'This is Polly. She'll be directing.'

'This is Polly. She'll be directing.'

Polly Tisdall talks about her experiences as a member of The REP’s Foundry programme…

‘This’, says associate director Tessa Walker, ‘is Polly – she’ll be directing’. I smile a hello at the actors gathered in the green room and grin a great big grin somewhere in my chest for my own reference. This, I think, is one of those moments on REP Foundry where I am going to struggle to keep the smile off my face. The REP are trusting me with directing five rehearsed readings of brand new plays for this year’s Write Away Programme. There’s no apology that I’m a young director, there’s no implication that I’m going to struggle, there’s no sense – from actors, playwrights or REP staff – that I am not up to this. And therefore I am up to this, I think. I can do it – and I do.

Six months in, there are lots of stories I could tell you about being part of Birmingham Repertory Theatre’s first REP Foundry programme. I could start at the beginning and tell you about the interview (I was petrified, stood up to meet artistic director Roxana Silbert, stumbled, fell out of my heels and then proceeded to have the best interview experience of my life). I could start at the end – well, that is to say the present – and tell you about my recent experience sharing some very new, very vulnerable work from my company Rambling Heart at May’s REP Foundry Night (I was petrified, we were trying lots of new things all at once, yet the audience were warm, receptive and helpful). Or I could start by answering the question that almost everyone I speak to about REP Foundry asks: ‘But what is it? What is the Foundry programme?’

I struggle with this question. ‘It’s a support,’ I’ll say, ‘It’s about building relationships with The REP and within the industry’. Or I’ll try to explain the opportunities on offer: ‘There are monthly scratch nights where we can showcase work’, ‘We work with each other – directors and writers and theatre-makers and sort of form partnerships’. ‘So are you matched up?’ people ask me, ‘how does it happen?’ And this is often where I get stumped. Initially, for our first REP Foundry project in January, the directors and writers were matched up but since then we’ve begun to forge our own working partnerships. There’s no formal structure to the programme – opportunities, like Write Away, come up and are offered out to us as and when they appear. ‘So it’s a bit hit and miss?’ No – not at all. Because while REP Foundry, thank goodness, isn’t some sort of course with modules and marks and objectives, it is made cohesive by The REP’s sense of community: by the feeling of consistent support that is there to be tapped into and by the offer of experiences, like Write Away, which tell you that a leading producing theatre has confidence in your work.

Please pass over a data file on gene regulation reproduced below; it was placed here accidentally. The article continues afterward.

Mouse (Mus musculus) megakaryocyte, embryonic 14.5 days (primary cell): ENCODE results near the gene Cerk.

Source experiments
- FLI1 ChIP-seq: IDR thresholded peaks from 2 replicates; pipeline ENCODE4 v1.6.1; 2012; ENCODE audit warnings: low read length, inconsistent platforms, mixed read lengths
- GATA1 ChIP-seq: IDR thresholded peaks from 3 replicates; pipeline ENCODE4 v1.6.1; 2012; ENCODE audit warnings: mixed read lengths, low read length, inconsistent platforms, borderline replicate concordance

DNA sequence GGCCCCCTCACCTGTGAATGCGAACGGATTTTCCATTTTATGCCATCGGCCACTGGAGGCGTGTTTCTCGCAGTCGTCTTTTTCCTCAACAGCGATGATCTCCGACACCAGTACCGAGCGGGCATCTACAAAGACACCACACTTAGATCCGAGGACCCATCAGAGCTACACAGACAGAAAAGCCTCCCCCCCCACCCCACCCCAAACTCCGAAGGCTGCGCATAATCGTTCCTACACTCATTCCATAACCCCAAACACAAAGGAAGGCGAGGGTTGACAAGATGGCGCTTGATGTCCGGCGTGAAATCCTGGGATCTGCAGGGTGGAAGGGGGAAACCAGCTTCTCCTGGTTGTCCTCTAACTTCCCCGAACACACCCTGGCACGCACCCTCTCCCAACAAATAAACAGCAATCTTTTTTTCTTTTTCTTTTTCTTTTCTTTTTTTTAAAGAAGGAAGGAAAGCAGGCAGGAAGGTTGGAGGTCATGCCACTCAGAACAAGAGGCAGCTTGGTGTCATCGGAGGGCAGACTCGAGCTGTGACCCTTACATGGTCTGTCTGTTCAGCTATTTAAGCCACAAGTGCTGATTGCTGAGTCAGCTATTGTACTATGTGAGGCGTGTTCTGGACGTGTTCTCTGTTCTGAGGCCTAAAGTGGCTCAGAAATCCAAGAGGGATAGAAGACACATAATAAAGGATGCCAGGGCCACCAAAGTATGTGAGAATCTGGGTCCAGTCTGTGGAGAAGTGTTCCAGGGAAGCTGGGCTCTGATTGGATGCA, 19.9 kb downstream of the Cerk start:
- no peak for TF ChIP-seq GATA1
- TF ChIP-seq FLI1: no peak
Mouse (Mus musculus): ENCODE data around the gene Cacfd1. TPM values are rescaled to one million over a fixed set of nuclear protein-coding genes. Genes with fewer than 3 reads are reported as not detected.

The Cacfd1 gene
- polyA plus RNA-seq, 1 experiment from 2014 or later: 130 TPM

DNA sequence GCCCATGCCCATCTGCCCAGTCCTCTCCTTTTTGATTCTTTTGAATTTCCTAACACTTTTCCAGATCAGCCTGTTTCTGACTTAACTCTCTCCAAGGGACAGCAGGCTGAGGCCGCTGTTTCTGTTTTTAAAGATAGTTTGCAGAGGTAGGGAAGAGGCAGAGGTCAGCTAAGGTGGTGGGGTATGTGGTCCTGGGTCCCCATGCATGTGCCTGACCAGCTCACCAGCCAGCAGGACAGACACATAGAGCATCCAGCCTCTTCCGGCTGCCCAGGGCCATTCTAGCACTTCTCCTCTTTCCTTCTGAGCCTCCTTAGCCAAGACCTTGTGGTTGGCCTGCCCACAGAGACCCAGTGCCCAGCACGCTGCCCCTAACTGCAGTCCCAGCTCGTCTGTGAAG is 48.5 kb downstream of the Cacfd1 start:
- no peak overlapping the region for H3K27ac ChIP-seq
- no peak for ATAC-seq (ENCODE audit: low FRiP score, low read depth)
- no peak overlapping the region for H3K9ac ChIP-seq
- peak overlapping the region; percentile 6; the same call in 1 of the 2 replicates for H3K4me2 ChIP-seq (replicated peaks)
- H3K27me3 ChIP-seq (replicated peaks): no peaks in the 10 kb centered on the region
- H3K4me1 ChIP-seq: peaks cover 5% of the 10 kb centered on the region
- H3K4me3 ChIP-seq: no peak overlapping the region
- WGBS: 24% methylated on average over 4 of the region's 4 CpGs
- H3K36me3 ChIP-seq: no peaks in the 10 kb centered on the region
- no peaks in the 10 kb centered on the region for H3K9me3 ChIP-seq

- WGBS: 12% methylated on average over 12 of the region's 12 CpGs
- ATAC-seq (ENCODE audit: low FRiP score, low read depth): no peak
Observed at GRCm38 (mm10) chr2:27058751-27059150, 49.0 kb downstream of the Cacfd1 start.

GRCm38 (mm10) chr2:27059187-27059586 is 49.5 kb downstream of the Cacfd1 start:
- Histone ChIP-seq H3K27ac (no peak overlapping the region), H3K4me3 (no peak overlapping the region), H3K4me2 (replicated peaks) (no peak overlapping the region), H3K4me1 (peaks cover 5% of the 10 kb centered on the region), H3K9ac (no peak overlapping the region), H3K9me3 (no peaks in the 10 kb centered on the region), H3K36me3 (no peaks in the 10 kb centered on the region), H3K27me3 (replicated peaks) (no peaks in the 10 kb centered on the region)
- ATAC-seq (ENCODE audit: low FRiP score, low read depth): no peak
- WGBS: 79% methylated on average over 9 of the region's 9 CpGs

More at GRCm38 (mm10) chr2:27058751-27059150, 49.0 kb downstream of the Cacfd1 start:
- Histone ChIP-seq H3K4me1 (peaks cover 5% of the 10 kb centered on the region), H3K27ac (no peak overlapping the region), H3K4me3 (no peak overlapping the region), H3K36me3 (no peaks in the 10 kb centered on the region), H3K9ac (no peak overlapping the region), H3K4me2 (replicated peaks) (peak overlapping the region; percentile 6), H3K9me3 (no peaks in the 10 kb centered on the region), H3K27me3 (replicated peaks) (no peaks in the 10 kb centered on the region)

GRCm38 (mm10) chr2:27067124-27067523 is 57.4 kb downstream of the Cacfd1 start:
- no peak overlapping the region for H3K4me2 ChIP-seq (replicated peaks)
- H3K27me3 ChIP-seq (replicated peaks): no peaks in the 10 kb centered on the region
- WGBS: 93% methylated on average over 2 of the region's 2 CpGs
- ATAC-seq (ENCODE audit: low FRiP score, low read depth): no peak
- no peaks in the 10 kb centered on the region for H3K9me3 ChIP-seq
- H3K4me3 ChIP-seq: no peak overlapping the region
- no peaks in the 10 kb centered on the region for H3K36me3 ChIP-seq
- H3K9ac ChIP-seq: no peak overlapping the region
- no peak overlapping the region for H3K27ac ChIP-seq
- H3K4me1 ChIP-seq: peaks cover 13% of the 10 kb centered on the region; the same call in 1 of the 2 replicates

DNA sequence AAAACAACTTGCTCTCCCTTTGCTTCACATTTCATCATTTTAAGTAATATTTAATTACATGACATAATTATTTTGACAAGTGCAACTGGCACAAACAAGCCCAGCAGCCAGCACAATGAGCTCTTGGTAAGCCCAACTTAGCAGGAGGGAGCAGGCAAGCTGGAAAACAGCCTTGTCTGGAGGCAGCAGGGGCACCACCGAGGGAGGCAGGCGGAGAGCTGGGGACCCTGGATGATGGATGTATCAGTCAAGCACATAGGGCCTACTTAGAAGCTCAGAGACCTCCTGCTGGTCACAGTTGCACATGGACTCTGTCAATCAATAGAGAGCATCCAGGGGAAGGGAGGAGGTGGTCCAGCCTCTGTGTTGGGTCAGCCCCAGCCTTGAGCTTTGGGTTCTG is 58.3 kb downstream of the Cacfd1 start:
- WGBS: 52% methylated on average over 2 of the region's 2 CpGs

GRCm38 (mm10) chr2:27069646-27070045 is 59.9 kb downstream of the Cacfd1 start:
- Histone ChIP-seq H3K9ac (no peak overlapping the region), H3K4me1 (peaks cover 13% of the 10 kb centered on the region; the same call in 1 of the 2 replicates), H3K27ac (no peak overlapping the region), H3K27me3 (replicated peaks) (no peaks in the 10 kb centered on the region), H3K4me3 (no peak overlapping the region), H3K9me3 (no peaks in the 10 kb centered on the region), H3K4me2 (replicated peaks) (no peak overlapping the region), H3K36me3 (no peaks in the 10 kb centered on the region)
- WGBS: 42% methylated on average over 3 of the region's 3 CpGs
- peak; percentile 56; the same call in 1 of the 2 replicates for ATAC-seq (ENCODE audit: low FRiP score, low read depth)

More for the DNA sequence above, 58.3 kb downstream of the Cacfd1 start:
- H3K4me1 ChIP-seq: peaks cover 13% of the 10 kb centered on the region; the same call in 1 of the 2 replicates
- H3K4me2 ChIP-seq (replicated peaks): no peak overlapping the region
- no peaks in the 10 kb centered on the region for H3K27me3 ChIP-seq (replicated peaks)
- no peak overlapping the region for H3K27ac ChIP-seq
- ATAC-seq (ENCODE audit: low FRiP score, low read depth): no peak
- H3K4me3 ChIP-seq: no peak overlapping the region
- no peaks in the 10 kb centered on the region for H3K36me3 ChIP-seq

It is hard to measure the value of experiences. The moments which most say REP Foundry to me are the moments where I’ve been made to feel a part of the theatre and where I have been able to feel that Rep is a part of my work as a director: where The REP has been happy to back my ideas and put their name to them and where professional directors have seen my work as important enough to invest time and energy in. At the half-way point I’ve done a lot of things for the first time: directed new writing, worked with writers in rehearsal, directed professional actors, shown work in development at high profile scratch nights, put up performances on the basis of six hours rehearsal time… the list goes on.

When people ask me, then, ‘What is REP Foundry?’ I have to conclude that REP Foundry is not just a nicely worded project brief, it is a series of stories, of lived experiences and that the sum of these experiences will be what we make them. The REP has opened its doors to us fledglings – Foundlings, if you will – and is helping us to find our way, not telling us what it is. For me, the REP Foundry approach reflects my experience of working professionally as an artist but with the added bonus of practical support and encouragement: opportunities are there for the taking as and when they come up and the resources are there to make them a reality.

Refreshingly, however, there’s no babying. ‘Polly will be directing’: apparently, yes, I will be. And I’ve got to work out – not how to be a carbon copy of the directors that I admire – but how to be the director that I am. What a journey. I’m going to make the most of every bit of it.

You can learn more about Polly’s work at pollytisdall.com.

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